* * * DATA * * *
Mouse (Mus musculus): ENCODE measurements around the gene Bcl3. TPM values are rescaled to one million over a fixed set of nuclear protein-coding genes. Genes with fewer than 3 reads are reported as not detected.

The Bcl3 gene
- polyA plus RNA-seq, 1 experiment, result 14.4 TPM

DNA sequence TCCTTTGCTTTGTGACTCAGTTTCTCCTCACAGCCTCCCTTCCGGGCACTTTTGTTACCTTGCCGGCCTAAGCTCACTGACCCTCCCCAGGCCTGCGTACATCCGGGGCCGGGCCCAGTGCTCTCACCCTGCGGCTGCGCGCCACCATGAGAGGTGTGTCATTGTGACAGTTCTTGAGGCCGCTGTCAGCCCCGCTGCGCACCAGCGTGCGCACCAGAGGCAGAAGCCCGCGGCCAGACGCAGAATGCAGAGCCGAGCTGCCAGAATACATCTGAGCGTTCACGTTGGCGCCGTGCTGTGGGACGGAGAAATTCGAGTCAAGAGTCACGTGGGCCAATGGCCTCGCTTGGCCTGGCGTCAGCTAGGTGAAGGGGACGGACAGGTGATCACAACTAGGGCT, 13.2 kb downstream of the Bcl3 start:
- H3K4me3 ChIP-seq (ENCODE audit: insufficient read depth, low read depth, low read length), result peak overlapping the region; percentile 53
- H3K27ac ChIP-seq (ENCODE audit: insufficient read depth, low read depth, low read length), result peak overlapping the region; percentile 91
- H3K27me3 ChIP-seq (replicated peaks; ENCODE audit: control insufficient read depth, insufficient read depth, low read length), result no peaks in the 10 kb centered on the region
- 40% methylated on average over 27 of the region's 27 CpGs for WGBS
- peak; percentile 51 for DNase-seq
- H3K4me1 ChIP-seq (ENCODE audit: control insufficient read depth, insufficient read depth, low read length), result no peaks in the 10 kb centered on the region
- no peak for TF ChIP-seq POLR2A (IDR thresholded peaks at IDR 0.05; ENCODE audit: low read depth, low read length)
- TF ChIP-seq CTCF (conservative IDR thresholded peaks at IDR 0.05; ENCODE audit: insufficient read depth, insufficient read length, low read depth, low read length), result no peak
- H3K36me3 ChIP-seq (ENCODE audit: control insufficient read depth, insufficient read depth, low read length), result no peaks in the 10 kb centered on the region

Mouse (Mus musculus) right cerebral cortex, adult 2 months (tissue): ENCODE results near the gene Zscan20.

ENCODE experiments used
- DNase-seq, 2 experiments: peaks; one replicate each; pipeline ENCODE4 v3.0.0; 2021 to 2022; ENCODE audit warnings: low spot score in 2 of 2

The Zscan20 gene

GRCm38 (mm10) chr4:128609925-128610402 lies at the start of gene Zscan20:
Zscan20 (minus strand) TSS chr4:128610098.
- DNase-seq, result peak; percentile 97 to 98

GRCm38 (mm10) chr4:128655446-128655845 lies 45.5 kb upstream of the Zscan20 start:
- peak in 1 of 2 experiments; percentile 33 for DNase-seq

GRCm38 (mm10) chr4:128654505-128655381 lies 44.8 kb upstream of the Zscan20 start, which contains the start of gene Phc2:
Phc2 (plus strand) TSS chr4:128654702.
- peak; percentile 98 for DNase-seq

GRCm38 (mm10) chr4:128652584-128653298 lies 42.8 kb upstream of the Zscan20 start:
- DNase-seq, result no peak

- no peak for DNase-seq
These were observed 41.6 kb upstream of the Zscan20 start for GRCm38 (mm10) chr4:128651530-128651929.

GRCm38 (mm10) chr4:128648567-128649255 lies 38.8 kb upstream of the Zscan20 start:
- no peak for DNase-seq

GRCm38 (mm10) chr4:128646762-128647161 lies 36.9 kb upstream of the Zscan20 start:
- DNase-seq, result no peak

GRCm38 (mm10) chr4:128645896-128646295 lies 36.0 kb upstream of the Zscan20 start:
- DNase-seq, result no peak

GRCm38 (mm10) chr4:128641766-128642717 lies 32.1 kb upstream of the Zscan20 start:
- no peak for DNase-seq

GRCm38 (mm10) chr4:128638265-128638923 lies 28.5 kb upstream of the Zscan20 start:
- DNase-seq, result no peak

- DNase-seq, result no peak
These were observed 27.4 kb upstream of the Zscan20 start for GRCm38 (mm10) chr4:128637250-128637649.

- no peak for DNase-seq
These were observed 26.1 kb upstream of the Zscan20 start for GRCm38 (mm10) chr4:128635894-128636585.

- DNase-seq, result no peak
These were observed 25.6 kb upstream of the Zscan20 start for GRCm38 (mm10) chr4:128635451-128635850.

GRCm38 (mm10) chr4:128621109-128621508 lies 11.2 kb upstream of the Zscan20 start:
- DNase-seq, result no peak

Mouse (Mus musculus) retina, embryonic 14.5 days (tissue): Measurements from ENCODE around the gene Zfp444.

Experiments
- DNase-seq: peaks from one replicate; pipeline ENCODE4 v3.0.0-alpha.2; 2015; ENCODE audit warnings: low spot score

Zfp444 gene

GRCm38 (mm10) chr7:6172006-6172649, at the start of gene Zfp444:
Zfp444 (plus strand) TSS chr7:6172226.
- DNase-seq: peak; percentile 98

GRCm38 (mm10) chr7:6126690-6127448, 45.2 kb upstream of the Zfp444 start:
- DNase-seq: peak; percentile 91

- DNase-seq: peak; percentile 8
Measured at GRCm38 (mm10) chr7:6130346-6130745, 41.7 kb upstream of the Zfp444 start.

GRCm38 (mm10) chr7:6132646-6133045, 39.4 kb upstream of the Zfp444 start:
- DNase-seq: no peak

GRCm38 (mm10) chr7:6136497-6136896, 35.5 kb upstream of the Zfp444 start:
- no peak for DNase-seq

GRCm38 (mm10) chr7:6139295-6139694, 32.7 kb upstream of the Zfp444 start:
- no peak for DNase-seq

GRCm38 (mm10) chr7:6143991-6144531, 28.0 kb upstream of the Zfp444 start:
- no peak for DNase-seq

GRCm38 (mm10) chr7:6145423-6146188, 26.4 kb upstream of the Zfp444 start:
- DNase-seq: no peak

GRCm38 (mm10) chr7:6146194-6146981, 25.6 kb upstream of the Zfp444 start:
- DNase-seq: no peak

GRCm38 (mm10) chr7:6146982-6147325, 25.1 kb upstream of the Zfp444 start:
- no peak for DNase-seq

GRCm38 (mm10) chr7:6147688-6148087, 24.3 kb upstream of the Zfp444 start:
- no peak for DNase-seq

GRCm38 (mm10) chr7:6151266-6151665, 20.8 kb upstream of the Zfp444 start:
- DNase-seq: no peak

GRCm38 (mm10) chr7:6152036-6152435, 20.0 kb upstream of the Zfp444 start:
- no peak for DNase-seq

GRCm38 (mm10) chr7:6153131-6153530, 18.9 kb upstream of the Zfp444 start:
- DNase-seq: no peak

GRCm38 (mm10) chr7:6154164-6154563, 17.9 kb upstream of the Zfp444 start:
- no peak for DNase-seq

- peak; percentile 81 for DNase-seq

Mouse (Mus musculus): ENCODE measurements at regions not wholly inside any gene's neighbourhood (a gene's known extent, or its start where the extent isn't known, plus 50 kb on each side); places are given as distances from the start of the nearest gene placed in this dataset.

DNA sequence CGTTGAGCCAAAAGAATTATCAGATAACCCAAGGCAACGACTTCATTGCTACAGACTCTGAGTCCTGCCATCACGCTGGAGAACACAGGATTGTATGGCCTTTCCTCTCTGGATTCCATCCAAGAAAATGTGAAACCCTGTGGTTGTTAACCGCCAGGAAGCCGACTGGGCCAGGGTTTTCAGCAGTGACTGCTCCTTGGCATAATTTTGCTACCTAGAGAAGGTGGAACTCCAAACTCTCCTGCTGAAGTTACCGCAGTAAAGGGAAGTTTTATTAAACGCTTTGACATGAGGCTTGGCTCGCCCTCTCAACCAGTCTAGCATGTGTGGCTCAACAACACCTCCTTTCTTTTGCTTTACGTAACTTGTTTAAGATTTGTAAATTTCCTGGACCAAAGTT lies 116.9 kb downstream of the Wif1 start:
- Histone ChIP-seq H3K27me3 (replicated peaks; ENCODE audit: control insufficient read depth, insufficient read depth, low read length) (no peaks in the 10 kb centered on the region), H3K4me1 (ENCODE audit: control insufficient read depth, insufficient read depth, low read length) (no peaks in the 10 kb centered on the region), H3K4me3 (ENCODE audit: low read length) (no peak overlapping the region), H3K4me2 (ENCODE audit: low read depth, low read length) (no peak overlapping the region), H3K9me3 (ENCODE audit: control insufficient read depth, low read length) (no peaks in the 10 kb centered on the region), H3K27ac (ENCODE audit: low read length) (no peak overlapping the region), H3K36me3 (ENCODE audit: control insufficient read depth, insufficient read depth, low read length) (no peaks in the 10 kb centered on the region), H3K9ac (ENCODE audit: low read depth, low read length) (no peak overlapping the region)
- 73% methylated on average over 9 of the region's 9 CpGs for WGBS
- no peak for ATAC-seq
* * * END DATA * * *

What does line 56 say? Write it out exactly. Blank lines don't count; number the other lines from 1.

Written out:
- DNase-seq: peak; percentile 91